Q: Other than social distancing, hand washing, masks, etc., what do you think are some of the most important things a parent can do to protect their child?
A: Vaccination to prevent other illnesses is the most important thing beyond the basics that parents can do to protect their children. We do not know what the “double whammy” impact of a child getting both the flu and COVID simultaneously or back-to-back will be, and we don’t want to find out.
I believe school systems have to add on the next layers of protection to keep our kids safe. Strategies such as:
Staggering start/end times and class change times during the school day (lunch, recess, etc.), so there are not large numbers of students congregating in any one spot at any one time.
Cohort students into small groups. This prevents the spread to large numbers of students when one student gets sick and allows for faster testing and contact tracing in that cohort when there is an exposure.
Work on healthy school buildings/air quality
And more suggestions detailed in a Harvard Schools for health report Q: Are shared bathrooms in schools safe?
A: Schools will have to adjust their cleaning regimens to meet the COVID requirements.
It is important for parents to teach their kids about the personal hygiene regimen that will help them be safe in any public restroom, whether that is a school or a restaurant, including handwashing.
Q: What about mask wearing for children?
Mask wearing is a critical part of illness prevention and should be mandatory in schools for students in second grade and above per the American Academy of Pediatrics.
Parents should be modeling mask wearing, teaching the importance of mask wearing, and practicing mask wearing at home, so kids are ready to do it in a school setting. The younger the child can wear a mask, then the better for the student and the school teachers and staff.
Learn more about kids and masks.
Q: What can kids who can’t wear a mask for health reasons do?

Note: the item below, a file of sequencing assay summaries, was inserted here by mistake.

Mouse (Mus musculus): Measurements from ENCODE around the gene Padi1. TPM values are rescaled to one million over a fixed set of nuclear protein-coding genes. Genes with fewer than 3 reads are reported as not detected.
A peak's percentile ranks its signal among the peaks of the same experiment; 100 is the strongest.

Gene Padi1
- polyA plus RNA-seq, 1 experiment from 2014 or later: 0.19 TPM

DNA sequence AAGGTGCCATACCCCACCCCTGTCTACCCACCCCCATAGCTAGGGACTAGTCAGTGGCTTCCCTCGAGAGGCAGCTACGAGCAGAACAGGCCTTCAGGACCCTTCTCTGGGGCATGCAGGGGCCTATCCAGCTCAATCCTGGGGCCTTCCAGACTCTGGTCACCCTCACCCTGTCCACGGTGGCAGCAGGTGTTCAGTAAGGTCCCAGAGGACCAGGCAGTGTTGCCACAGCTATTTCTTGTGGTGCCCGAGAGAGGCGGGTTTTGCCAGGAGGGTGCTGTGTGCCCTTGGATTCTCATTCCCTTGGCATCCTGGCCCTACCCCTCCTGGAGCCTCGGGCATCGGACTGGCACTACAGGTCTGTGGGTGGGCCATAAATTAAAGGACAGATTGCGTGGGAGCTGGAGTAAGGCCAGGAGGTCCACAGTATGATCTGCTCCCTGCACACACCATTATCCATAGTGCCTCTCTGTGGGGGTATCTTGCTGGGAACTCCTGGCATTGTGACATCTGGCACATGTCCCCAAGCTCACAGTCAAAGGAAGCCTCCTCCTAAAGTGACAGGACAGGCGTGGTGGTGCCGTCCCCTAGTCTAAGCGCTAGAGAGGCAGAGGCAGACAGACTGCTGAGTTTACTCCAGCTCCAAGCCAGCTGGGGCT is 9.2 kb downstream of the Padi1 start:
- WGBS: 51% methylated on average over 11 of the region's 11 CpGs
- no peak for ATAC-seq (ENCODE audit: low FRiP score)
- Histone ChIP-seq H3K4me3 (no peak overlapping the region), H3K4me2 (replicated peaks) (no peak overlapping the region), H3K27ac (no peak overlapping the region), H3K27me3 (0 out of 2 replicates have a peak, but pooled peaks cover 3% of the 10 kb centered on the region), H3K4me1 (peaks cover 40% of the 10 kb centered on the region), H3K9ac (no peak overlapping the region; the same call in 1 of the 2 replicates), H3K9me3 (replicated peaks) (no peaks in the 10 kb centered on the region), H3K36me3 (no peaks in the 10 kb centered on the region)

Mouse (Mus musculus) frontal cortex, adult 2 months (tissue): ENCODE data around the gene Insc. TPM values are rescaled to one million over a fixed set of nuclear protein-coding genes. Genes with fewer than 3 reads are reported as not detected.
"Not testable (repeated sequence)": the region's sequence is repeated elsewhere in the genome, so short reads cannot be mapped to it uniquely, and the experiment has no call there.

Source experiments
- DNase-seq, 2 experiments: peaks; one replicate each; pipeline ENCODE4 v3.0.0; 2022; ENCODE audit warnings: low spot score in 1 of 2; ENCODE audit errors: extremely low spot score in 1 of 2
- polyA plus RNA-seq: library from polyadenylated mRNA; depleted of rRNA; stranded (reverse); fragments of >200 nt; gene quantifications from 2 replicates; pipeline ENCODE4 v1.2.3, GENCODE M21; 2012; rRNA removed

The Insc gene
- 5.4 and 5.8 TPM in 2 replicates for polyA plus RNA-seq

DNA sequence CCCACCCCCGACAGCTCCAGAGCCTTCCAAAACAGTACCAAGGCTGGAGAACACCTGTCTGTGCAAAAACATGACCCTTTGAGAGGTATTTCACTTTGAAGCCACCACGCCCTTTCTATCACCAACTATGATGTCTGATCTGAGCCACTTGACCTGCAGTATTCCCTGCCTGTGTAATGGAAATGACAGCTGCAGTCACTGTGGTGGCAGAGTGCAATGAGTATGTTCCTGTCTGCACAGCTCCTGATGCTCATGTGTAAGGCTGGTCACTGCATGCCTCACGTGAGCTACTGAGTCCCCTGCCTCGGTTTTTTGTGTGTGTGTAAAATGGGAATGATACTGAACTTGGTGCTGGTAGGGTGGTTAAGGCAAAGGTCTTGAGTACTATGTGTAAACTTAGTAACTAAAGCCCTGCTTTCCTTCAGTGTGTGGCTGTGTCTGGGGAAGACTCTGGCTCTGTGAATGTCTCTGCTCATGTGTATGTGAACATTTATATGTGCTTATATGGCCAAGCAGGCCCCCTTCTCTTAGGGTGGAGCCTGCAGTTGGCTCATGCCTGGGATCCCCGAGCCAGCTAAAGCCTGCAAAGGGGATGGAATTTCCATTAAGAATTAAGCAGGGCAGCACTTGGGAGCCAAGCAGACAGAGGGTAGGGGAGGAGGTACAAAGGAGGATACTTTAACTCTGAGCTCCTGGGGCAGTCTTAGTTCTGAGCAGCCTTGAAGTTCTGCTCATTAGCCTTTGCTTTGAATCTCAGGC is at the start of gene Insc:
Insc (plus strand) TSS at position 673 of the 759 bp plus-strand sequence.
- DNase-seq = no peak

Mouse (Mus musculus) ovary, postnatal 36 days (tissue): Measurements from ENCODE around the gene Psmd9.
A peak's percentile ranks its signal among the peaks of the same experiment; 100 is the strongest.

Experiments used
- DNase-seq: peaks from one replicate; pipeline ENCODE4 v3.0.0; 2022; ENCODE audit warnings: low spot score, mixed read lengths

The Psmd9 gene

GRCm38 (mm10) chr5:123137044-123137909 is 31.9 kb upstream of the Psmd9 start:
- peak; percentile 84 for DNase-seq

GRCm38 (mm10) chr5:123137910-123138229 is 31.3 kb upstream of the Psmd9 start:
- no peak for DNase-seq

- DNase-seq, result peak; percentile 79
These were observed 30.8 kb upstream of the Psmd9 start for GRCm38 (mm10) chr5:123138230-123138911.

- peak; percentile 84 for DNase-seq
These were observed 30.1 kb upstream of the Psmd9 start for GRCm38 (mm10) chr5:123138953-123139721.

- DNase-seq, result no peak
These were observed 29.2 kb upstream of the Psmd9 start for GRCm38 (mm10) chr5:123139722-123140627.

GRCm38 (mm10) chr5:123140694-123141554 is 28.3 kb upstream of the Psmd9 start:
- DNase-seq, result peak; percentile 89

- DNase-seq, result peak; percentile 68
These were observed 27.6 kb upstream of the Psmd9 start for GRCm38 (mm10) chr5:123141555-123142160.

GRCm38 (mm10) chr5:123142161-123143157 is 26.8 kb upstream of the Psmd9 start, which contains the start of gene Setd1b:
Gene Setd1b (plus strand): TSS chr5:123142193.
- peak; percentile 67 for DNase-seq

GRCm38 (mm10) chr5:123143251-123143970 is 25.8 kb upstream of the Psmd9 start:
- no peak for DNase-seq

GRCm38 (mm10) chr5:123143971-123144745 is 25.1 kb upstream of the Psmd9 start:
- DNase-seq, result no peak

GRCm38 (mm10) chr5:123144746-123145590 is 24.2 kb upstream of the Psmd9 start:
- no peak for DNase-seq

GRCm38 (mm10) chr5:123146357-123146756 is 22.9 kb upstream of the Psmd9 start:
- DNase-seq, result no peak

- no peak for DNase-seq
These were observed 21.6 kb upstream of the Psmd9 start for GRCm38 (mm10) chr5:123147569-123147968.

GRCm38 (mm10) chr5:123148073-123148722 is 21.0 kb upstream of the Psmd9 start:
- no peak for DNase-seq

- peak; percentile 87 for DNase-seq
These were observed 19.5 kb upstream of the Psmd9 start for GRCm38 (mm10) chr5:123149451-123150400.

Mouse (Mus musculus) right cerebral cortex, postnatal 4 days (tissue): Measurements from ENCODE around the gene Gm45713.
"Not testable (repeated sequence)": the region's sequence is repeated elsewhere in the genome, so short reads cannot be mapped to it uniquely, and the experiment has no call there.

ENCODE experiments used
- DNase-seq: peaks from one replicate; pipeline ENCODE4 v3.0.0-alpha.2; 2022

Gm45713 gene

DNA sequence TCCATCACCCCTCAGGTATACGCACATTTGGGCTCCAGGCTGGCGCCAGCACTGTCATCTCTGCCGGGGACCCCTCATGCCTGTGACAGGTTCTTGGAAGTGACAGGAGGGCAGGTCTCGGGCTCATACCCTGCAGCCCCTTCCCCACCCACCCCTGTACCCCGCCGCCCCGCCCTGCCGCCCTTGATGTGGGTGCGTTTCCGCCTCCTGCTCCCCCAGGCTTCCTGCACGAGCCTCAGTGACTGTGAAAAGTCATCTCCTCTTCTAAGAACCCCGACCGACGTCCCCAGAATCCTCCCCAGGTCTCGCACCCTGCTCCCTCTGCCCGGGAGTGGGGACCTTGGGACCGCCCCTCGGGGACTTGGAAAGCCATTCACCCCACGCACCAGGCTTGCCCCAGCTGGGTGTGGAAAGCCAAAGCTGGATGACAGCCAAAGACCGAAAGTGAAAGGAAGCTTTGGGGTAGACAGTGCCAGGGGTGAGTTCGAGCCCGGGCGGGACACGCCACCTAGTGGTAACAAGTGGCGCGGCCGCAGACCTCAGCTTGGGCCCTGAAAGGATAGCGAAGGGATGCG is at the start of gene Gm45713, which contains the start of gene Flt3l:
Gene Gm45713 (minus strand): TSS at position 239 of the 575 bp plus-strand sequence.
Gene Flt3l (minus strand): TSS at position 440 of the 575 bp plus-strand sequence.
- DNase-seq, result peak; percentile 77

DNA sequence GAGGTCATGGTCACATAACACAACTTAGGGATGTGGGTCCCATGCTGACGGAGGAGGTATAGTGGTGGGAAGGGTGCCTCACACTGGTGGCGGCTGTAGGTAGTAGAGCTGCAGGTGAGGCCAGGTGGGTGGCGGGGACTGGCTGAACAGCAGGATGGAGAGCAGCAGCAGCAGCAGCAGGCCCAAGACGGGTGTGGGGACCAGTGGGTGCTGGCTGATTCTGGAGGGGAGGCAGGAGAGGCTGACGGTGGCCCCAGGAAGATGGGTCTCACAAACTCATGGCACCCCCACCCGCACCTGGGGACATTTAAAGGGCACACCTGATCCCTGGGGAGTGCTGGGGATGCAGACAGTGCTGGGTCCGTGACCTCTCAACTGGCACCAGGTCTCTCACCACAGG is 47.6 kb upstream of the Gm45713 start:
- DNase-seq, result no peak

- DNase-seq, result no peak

A: The number of those kids will be very low, but if they can’t, it becomes a health risk for classmates and school teachers and staff.
In those rare circumstances (kids with traches, neuromuscular disease, etc.), the school should provide PPE for the school staff interacting with those students.
The rationale for that comes from the science of masks. If a single-layer cloth mask reduces spread 60%, a double-layer mask (well-constructed and worn appropriately, of course) may increase that to ~80%. When 2 people with double-layered masks interact at an appropriate distance, that may increase to ~90%. If only one person in the interaction is wearing a mask, you are back to using a surgical mask or an N-95 mask, which will filter out ~95% of viral particles.
Q: Emotionally, do you think children will find what they know about the pandemic to be frightening? How can parents reassure their children?
A: I think everyone has a degree of fear and stress around COVID.
Sometimes kids pick up on a parent’s stress and fears and that makes the child’s anxiety worse.
I think we can use a younger kid’s imagination to make masks a part of their superhero costume to fight the virus, and empower them in mask use by letting them decorate their masks, or have multiple masks to match multiple outfits and have the child choose their “mask of the day.”
For older students, parents can frame it as a way to protect classmates, their family and relatives with other medical conditions putting them at risk for COVID-19.